There’s a fundamental problem with ethnic political accords — you only know in hindsight whether it worked or not. Such accords are often, though not always, a result of political expediency, especially if one of the major parties is a new incumbent. But it is always fascinating to look at one at face value when one is scripted — like the tripartite agreement signed this afternoon by the Gorkha Janmukti Morcha (GJM), the West Bengal government led by Mamata Banerjee, and the Centre.
Mamata, on paper, has certainly emerged a winner. She had promised to hammer out a solution on the Gorkhaland issue within three months — she has met her deadline. She apparently did in less than three months what the Left Front had been dithering over for close to three years. Mamata has emphatically ruled out a bifurcation of the state, but if you have been following the statehood aspirations of the GJM you will know that she has probably bought time for herself by conceding a number of demands. And, to give it to her, she has probably bought peace too, for a good time to come. It will now be up to the GJM to make the best of it, or mess it up altogether.
The Left Front, which formed the Darjeeling Gorkha Hill Council (DGHC) in 1988, is pretty much in the same position as the Opposition was at that time — that of a virtual non-entity. It has its own self to blame for the predicament it is in, and all it can do now is indulge in rabble-rousing. But people of West Bengal have heard enough of that for 34 years. Its wolf cries are destined to go unheard.
The DGHC, for its part, had never succeeded in fulfilling the aspirations of the people of Darjeeling. The supremo of the Gorkha National Liberation Front (GNLF), Subhas Ghising, gradually lost clout to his close aide Bimal Gurung, who floated the GJM in 2007. The parting of ways ostensibly was over the Sixth Schedule of the Constitution and that the GNLF had reneged on its demand for a separate Gorkhaland state. Gurung has never been convincing about why he took close to 20 years to realise this. But he did emerge as the undisputed leader of the hills, riding as he were on the popularity of Prashant Tamang, an Indian Idol contestant from Darjeeling he had thrown his lot with at the time. Gurung had learnt well from his mentor on how to stir up ethnic passions.
Leaders of the GJM are still openly asserting that the demand for Gorkhaland has not ended. The GJM has not given up its statehood demand — it has, like Mamata, only acquired time for itself. The negotiations that led to the signing of the agreement had been shrouded in secrecy. Whether the GJM was coerced, hoodwinked, or plain bought over, we will not know now. But time will certainly tell.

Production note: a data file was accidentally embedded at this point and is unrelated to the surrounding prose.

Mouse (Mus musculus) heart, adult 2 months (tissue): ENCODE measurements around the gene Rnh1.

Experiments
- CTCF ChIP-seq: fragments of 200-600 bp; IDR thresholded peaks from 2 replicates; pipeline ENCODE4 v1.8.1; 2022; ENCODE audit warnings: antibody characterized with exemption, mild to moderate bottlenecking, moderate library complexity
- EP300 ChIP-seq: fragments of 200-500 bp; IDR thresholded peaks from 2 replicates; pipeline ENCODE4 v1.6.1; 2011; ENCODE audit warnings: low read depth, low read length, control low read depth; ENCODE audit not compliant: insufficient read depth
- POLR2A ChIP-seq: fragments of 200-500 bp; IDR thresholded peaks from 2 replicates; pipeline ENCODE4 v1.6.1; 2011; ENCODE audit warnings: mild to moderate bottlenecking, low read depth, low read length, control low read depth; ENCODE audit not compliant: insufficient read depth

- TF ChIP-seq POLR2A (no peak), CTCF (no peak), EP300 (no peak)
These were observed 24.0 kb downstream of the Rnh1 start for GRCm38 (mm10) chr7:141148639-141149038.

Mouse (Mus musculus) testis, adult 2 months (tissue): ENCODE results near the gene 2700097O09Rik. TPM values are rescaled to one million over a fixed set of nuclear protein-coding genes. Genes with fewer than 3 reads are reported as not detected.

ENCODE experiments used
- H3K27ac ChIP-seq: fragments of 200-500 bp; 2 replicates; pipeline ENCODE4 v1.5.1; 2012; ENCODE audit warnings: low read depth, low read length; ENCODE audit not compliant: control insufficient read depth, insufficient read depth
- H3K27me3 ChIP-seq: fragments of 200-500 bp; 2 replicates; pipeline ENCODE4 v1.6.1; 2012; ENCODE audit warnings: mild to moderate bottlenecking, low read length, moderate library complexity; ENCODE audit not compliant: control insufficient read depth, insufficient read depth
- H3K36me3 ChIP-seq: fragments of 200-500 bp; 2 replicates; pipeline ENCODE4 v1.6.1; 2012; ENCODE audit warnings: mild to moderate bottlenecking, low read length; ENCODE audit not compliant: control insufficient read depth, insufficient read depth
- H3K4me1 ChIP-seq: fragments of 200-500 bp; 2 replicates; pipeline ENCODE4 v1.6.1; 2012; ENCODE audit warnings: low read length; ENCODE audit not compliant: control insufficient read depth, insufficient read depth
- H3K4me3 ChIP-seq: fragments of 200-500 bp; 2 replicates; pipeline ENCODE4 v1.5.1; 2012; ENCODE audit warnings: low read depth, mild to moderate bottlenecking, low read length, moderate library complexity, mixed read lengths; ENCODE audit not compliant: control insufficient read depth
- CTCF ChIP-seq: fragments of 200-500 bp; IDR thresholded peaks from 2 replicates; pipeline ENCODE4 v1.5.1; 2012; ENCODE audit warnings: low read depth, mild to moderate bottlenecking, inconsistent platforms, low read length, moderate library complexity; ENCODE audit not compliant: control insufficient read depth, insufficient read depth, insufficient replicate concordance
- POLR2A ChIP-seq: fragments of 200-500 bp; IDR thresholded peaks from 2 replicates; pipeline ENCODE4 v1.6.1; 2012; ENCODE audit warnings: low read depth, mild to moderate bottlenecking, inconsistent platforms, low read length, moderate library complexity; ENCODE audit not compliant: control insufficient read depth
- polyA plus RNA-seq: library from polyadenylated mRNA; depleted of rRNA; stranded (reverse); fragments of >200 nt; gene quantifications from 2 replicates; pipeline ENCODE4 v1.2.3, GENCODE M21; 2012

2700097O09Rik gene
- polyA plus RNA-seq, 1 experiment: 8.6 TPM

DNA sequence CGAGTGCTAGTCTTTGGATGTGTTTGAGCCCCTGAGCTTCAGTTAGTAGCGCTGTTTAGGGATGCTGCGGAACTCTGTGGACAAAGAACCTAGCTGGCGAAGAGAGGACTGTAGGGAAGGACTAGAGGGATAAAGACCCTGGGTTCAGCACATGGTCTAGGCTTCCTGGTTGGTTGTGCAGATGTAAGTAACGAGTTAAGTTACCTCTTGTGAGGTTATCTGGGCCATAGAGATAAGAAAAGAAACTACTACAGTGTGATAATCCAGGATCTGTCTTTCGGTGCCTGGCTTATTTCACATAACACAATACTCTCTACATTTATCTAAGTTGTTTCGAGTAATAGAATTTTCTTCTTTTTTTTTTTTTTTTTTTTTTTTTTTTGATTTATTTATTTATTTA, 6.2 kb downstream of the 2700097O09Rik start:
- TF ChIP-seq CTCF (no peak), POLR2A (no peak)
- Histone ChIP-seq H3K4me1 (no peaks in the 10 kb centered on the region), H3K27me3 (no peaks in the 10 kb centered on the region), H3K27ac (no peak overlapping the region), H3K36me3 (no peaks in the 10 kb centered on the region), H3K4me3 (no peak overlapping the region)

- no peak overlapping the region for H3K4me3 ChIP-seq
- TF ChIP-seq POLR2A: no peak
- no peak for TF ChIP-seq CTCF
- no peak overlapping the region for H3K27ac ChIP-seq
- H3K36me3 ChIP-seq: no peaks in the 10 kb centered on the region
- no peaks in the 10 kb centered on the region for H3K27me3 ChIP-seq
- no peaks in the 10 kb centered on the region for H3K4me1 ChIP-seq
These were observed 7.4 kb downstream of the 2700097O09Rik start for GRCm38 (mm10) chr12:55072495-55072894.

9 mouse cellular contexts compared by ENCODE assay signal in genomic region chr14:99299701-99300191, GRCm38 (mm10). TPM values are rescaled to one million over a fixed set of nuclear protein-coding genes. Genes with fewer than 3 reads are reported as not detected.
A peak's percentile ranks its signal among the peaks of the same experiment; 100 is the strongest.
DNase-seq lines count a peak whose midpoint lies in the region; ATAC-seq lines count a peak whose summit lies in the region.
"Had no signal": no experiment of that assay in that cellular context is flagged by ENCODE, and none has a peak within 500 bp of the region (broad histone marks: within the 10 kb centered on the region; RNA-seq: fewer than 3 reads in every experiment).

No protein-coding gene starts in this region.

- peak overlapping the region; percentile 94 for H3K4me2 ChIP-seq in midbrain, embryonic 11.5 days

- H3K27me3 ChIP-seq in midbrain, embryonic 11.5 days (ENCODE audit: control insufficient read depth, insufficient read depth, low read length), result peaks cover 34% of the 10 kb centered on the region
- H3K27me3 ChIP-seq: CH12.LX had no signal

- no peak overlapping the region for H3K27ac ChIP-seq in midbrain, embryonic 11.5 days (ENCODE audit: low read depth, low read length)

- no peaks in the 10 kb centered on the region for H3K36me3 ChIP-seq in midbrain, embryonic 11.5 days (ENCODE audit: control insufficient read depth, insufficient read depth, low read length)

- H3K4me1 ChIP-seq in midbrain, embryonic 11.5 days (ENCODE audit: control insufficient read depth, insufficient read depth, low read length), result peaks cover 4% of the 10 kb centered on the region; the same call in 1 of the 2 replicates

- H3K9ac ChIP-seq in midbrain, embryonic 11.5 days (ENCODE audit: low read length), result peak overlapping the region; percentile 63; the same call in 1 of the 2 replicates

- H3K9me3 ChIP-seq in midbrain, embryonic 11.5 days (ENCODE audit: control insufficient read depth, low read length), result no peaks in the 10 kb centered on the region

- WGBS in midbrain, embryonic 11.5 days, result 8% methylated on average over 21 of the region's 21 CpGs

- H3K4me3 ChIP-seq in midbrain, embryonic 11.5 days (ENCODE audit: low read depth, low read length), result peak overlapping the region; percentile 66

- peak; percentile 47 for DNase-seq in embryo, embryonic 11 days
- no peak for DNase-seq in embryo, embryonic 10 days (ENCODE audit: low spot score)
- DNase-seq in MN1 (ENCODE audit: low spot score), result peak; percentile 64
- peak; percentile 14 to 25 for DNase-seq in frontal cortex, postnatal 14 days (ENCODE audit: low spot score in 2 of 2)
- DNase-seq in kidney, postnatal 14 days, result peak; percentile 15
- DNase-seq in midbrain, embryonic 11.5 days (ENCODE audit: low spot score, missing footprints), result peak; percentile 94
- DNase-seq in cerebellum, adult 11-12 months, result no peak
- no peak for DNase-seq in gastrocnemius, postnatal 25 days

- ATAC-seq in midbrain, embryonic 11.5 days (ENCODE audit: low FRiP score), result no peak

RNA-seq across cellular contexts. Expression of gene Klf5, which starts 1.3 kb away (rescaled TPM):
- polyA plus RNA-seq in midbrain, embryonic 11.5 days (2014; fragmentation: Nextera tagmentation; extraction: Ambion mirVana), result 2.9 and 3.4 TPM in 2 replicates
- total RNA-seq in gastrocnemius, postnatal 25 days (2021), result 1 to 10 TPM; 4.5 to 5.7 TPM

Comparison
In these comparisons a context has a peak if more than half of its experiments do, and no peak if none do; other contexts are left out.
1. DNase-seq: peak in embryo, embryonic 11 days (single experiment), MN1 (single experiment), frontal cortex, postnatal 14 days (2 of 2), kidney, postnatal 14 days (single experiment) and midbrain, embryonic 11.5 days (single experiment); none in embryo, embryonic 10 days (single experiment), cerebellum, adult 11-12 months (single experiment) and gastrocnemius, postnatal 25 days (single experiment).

Then again, a political accord is always about powers. The DGHC had authority over some economic development programmes, tourism and culture — in fact, 19 subjects in all. The new administration will have jurisdiction over more than 50. It will collect levy from tea gardens and recruit junior-level government staff, but won’t be able to legislate or collect taxes. The nitty-gritty is yet to be worked out. A committee, comprising four members each from the GJM and the state government and one from the Union government, will study the demand on demarcating Gorkha majority areas in the Terai (plains of Darjeeling) and Dooars (foothills of the Himalayas) for inclusion in the new body. That’s one contentious area, and can run into problems. The onus here will be more on Mamata to ensure peace.
The devil may often lie in the fine print, but occasionally it may be staring starkly at you in the face. That’s what it is with the nomenclature of the proposed body. The exclusion of ‘Darjeeling’ and the inclusion of ‘Gorkhaland’ in the Gorkhaland Territorial Administration (GTA) has, therefore, raised a few eyebrows. For GJM it is a recognition of the Gorkha identity, for Mamata it might be appeasement.
The GJM, unfortunately, has blood on its hands too. The May 2010 murder of Madan Tamang, an Akhil Bharatiya Gorkha League (ABGL) leader and a strident critic of the movement, allegedly by GJM cadres is a blot that cannot be wished away. Moreover, for Gurung, it could well be perform or perish – he has own personal history to learn from. Just as he vanquished Ghising away to the foothills in Jalpaiguri for not living up to his political rhetoric, Gurung would have to abide by his own too.
Ethnic political movements may be unique in their own ways, but most do have a common thread running through them — when moderates fail, hardliners always take over. Gurung should know.